Apparently, I Was Wrong! Humble Pie is Served.

As you know, I’ve been quite vocal in encouraging people to not choose pets as Christmas presents.

Santa with pups and kits

But it looks as though I’ll have to eat my words!

Yesterday the Associated Press reported that the ASPCA is encouraging adopted pets as gifts for the holidays!

WHAT? Are you kidding me?

Sure, we’ve all heard the anecdotal evidence, but the proof is in the numbers, and the numbers don’t play out that Christmas pets are more likely to be abandoned or surrendered.

The ASPCA polled 220 people across the US who admitted to having been given a pet as a gift. The results? The vast majority of those respondents (169) stated the pet still lived with them, 25 of the pets had died, and only 21 of the animals had been rehomed. That’s not much different from what happens with pets obtained any other time of the year.


So the ASPCA is encouraging rescues to adopt out animals to be given as Christmas gifts. And some rescues are doing just that. For example, the Humane Society of Pinellas County, FL, will have special Santa’s elves delivering adopted animals on Christmas! Is that cool or what?

Granted, change is difficult to grasp, and not every rescue group is on board with the ASPCA’s recommendations. They claim Christmas is too chaotic for a new pet. But hey, it’s also the time when people are off work and have time to spend with that new dog or cat.


So I’m eating my humble pie and siding with the ASPCA. 

What about you? What do you think about these new recommendations?


You can read the actual study as published in the journal, “Animals,” here.

You can read the AP article on the topic here.

55 thoughts on “Apparently, I Was Wrong! Humble Pie is Served.

  1. IMHO – if you want to give a pet as a Christmas present. make it in the form of a gift card and then after Christmas the whole family goes to their local shelter and picks out the pet together. Christmas can be very stressful on a new pet with people coming and going and the pet is in whole new surroundings. Those stats were very interesting.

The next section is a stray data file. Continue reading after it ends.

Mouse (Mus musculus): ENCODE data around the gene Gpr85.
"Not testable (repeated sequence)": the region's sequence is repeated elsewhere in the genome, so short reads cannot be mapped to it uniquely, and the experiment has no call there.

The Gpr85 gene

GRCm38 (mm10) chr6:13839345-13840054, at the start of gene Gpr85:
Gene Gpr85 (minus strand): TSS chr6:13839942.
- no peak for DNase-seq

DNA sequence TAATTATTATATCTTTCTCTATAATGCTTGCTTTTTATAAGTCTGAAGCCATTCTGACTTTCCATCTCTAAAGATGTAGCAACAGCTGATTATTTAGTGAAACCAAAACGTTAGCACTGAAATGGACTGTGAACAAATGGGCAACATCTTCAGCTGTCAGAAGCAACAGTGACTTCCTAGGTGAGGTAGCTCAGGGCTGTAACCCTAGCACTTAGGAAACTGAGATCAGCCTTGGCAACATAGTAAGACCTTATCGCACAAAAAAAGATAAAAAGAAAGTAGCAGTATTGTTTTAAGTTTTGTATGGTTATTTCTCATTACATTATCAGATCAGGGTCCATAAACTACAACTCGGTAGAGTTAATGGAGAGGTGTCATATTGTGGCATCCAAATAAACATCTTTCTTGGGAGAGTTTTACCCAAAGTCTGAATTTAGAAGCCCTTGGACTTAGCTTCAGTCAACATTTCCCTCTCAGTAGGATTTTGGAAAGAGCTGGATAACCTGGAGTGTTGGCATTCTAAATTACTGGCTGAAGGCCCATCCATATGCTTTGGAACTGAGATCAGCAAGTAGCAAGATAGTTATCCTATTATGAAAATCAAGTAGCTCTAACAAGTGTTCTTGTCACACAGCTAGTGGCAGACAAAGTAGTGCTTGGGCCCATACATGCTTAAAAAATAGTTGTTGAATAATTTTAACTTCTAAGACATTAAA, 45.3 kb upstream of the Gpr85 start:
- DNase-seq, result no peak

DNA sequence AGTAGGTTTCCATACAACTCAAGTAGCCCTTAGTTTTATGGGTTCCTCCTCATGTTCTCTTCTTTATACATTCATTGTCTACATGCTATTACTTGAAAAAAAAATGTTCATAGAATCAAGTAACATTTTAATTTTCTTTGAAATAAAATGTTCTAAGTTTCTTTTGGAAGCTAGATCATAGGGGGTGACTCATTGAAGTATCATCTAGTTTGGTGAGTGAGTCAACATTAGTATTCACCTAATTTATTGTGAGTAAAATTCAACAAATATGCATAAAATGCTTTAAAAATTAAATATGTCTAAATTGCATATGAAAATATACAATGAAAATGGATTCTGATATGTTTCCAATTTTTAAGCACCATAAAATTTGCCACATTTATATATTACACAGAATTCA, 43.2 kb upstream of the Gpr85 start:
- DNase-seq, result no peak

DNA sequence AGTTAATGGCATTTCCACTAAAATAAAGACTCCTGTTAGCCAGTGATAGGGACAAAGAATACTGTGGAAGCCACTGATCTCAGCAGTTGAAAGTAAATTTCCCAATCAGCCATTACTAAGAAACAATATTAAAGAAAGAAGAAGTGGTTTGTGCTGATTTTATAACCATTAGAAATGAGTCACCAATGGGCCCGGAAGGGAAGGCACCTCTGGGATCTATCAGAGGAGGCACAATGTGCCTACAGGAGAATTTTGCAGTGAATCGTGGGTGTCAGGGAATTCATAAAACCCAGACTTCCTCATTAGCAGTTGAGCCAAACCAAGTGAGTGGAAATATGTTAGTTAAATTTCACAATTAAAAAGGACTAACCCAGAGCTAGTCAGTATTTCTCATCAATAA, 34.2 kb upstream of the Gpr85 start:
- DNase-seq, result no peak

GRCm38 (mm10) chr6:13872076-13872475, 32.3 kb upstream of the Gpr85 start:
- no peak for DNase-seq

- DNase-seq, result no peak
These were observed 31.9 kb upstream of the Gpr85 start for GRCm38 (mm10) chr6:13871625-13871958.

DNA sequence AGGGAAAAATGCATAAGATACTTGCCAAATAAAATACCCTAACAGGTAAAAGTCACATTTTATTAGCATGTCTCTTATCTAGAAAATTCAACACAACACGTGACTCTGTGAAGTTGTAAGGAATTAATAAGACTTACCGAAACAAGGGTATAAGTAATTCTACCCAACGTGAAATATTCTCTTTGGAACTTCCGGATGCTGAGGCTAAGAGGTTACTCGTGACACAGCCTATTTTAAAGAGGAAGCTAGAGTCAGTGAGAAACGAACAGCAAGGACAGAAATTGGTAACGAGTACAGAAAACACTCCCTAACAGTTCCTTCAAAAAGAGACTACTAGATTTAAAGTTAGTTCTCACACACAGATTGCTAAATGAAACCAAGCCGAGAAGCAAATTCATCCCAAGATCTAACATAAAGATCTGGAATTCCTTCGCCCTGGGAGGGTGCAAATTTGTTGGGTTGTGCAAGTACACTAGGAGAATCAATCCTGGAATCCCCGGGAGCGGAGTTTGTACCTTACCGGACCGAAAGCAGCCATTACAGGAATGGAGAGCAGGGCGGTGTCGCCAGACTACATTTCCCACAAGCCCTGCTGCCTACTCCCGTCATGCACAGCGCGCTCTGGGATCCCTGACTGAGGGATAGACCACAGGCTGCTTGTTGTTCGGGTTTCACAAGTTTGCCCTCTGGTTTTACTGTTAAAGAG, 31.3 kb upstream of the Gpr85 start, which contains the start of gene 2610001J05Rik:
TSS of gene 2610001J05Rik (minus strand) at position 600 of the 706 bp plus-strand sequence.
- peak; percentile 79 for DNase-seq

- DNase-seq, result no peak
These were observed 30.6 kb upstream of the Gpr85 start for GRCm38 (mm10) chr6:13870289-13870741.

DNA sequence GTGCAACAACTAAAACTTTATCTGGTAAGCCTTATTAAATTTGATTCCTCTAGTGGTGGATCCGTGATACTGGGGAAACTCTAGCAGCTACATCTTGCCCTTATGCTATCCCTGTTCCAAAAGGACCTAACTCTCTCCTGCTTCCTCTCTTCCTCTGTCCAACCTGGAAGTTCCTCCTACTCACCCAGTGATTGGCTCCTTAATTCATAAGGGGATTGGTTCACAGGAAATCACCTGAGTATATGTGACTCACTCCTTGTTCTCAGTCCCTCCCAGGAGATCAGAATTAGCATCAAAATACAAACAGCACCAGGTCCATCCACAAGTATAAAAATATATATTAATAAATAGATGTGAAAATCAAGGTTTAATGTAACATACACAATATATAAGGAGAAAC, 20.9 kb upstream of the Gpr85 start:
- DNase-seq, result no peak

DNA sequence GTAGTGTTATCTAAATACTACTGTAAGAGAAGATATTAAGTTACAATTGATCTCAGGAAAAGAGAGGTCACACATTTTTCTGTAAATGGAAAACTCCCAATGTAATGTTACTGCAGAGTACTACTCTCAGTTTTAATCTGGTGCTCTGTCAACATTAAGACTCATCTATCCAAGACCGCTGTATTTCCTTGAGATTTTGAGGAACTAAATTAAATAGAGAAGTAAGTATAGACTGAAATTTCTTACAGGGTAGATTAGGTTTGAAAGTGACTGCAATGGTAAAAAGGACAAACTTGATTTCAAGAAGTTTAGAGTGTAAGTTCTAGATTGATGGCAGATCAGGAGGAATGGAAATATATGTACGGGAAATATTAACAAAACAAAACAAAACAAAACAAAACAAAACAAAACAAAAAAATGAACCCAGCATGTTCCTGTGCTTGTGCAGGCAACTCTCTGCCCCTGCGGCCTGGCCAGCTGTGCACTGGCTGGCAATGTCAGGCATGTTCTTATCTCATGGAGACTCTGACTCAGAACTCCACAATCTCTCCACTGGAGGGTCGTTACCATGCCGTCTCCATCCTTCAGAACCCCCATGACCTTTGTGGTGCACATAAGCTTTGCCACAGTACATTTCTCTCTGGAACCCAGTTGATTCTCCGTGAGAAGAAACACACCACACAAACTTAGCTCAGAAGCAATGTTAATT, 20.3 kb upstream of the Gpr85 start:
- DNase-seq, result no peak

Isaiah and I wish everyone in the Rumpy household a Merry Christmas


    1. i uNnersTanD tHe sTatisTicAL sTuFf. aN i aM oVeR-tHe-mOon haPpy iF iTs aLL tRoO! hoWevEr, tHe hoLidaYs aRe a sTreSsfuLL tiMe tO bE adOptEd. yeR hoUse iS nOt noRmuL…fuLLa paRtiEz aN tReEz aN noIze, aN yeR nOo pEt mAy gEt coNfyOozEd. i muSt voTe fEr tHe giFt caRd iDea aLso…thIs iS wHuT wUz dUn aT mY sheLteR. onLy reSponSibuL aDuLts wITh nO kiDz coULd aDopT aRouNd cHrisTmuS tiMe, wiTcH woRkeD oUt weLL fEr eVerYbuDdy.

      1. That’s your choice, but the numbers show that our fears are unfounded. Truth is, kids are home from school and adults are home from work, so the animal will have people around to help him or her adjust. And really, if it helps a few more animals get a good home, isn’t it worth it to admit we might be wrong?

  2. Live and learn, but I think it’s only effective when the family in question is already actively seeking a new member. Surprising someone with a new dog or cat can surely backfire. If the kids have been clamoring for a dog, then they’ll be able to take care of it, but if nobody in the family wants an animal, it still strikes me as a recipe for disaster. ASPCA or not – I’m 56 years old, and I’m sticking to my guns on this one. Rescuing an animal is one of the most fulfilling activities one can engage in, but it’s also an activity that one must prepare for. Today’s little cutie pie is tomorrow’s carpet chewing, barking, furniture scratching nightmare. You wouldn’t give someone a fiance for the holidays – animal ownership is nearly similar in terms of commitment.

    And we all know that re-homing is far from the worst thing that can happen to a companion animal. The life that you’re handing over to someone – all wrapped in a bow – can end up being next years tragic headline. Somebody after all, gave Puppy Doe to the monster who cut her up.

    1. I agree to a point. But are we really prepared to sit here and say the majority of people will treat an animal that way? Especially when we may be totally wrong? And do we really help animals by being so crass, or do we do that to presume we are morally superior to the “unwashed masses?”

      1. Good point. And I do realize that the Puppy Does of this world are the sad minority. I’ll check out the study. As usual – great post. 🙂

  3. Great post…I am always one to want to check and re-check any adoptive arrangement, so I suppose the timing is less critical than the situation the critter will be entering. making sure an animal is going to a safe, loving environment should be first on Santa’s to-do list :). Love you Rumpy!!!

  4. RumpyDog, that’s a very small poll, too small for me to be comfortable in feeling we should jump on this idea right away, and it’s self-answered, meaning respondents may not be entirely truthful. I do feel, however, that with todays’ greater awareness of pets as living creatures and greater caution with shelters and rescues to ensure the home really wants and can care for the pet in question, pets being dumped or ending up in shelters after Christmas may not be as bad as it was just a decade ago when shelters reported the month after Christmas being as busy as a summer month for pet surrenders, and many seemed to have been recently adopted. I received a kitten as a Christmas present years ago, and it was a total disaster, but as I said, times have changed. One local shelter pre-adopts pets and delivers them on Christmas morning by special arrangement, and it’s very popular and successful.